• Content moderation knowledge shouldn’t be a backdoor to cross platform censorship: In this article, Emma Llanso cautions that knowledge sharing amongst tech companies regarding online content moderation, including child sexual abusive material or terrorist content, could potentially lead to cross-platform censorship. Llanso describes several ways in which platforms share information to support content moderation, including via technical approaches such as the GIFCT’s hash-sharing database. Llanso notes that there are several advantages with this, for example in supporting small tech companies that often cannot tackle various harmful content types due to limited capacity. However, she warns that intra-industry knowledge sharing can also lead to the establishment of “de-facto standard of acceptable speech across the Internet”, as a consequence of smaller companies adopting the same standards of content moderation as bigger companies. In addition, it might also synchronise content moderation responses since according to Llanso larger companies are more likely to share resources with smaller companies, thereby creating a one-way street. Instead, Llanso suggests that knowledge sharing should be a two-way street, and notes that smaller companies are potentially in a better position to create innovative approaches to content moderation that digress from “mainstream” solutions. (Llanso, Techdirt, 21.08.20).  

To learn more about Tech Against Terrorism’s work with smaller tech companies, please click here.
  This week, we’re listening to Emma Llansó on the most important content moderation database you’ve never heard of, by Evelyn Douek and Emma Llanso, on the shared database of the Global Internet Forum to Counter Terrorism (GIFCT), which aids platforms’ content moderation decisions.  

Islamist terrorism

  • I will tell you a story about Jihad: IS’s Propaganda and Narrative Advertising: In this article, Anna Kruglova applies a framework of narrative advertising on Islamic State (IS) magazines, Dabiq and Rumiyah, to showcase the success of IS’ propaganda strategies. The narrative advertising approach views IS as a type of brand, with narratives used to promote its message and gain new “customers”, or recruits. Kruglova argues that IS used this narrative advertising emotively, which made recruits emotionally connected to the group’s narratives and caused them to lose connection with the real world. To demonstrate this, Kruglova identifies a number of key narratives that IS instrumentalised which all addressed recruits’ psychological needs, and appealed to people’s self-image and self-perception rather than their political and socio-economic circumstances. As a result, Kruglova concludes counter-narratives need to target the emotional component and go beyond mere ideological counter-messaging. (Kruglova, GNET, 25.08.20).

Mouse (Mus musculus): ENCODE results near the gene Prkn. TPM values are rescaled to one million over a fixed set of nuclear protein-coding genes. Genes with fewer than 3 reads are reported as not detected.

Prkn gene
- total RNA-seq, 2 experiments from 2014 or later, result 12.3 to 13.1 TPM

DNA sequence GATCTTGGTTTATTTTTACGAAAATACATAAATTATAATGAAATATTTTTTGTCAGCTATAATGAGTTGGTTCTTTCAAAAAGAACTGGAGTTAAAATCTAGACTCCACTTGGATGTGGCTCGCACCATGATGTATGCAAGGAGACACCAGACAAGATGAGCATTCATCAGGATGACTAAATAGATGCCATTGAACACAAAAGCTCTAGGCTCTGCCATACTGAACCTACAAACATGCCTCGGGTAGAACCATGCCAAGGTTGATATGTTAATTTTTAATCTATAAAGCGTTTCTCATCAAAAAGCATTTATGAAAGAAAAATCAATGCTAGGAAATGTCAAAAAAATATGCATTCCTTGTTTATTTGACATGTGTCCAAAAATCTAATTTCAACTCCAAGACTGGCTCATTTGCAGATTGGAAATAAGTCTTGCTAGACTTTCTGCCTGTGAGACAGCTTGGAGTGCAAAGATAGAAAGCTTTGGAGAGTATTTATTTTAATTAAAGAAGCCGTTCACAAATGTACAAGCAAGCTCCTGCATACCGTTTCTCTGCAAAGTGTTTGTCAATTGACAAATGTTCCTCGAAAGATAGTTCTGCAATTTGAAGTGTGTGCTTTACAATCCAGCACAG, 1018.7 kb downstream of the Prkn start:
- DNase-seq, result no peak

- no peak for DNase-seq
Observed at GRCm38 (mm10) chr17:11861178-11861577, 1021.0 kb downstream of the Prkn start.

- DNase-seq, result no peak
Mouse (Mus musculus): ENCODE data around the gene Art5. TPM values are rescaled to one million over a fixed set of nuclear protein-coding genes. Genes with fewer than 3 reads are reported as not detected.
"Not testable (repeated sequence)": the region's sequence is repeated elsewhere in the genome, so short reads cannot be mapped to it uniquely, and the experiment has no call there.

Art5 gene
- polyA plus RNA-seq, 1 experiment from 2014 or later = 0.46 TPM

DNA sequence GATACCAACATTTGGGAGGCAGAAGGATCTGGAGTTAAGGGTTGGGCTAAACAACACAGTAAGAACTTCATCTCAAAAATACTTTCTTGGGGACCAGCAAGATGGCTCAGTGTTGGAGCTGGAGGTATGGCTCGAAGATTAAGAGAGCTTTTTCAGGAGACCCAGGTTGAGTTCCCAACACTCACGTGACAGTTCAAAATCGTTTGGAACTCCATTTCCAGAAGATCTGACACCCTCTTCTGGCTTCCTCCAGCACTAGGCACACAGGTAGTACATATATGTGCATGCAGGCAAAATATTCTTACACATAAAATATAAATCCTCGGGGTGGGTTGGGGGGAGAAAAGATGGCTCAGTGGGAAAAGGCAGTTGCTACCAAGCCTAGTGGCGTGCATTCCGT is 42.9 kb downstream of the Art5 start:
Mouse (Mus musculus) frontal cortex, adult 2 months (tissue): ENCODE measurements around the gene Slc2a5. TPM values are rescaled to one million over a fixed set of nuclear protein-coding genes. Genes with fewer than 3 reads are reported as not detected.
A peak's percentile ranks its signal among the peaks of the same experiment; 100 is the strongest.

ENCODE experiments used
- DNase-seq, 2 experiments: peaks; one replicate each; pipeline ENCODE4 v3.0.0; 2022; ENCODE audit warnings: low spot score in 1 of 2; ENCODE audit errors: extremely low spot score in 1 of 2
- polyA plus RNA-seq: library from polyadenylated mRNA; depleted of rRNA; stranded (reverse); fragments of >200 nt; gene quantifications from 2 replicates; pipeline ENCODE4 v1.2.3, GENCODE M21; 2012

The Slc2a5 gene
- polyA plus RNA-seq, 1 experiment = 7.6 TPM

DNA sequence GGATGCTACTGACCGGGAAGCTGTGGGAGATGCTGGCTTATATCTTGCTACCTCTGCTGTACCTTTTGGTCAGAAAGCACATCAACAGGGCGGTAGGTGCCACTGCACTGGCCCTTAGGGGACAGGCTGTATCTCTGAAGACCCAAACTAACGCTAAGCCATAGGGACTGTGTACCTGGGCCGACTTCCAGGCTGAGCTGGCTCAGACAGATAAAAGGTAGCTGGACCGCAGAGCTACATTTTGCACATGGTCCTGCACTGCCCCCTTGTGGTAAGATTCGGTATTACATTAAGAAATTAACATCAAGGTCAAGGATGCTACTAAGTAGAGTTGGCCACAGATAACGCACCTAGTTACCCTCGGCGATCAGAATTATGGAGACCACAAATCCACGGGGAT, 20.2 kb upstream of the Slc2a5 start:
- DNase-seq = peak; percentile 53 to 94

Far-right violent extremism and terrorism

  • Moving away from Islamist extremism – assessing counter-narrative responses to the far-right online: In this article Dr. William Allchorn stresses the importance of utilising counter-narratives in countering far-right extremism online. Whilst counter-narratives and other related counterterrorism research often focusses on Islamist extremism, Allchorn emphasises that their application to far-right extremism deserves more attention by academics and practitioners. Allchorn  highlights a project by the Centre for Analysis of the Radical Right  and Hedayah that systematically reviewed the counter-narratives used by several countries as well as identifies main recruitment narratives. These counter-narratives use pathways to deconstruct extremist narratives, such as redirecting people away from online extremist content or by entering into difficult conversations with extremists online. Allchorn concludes that empirically proven and theoretically grounded counter-narratives that provide alternative pathways to extremist milieus are essential in countering far-right extremism. (Allchorn, Centre for Analysis of the Radical Right, 26.08.20).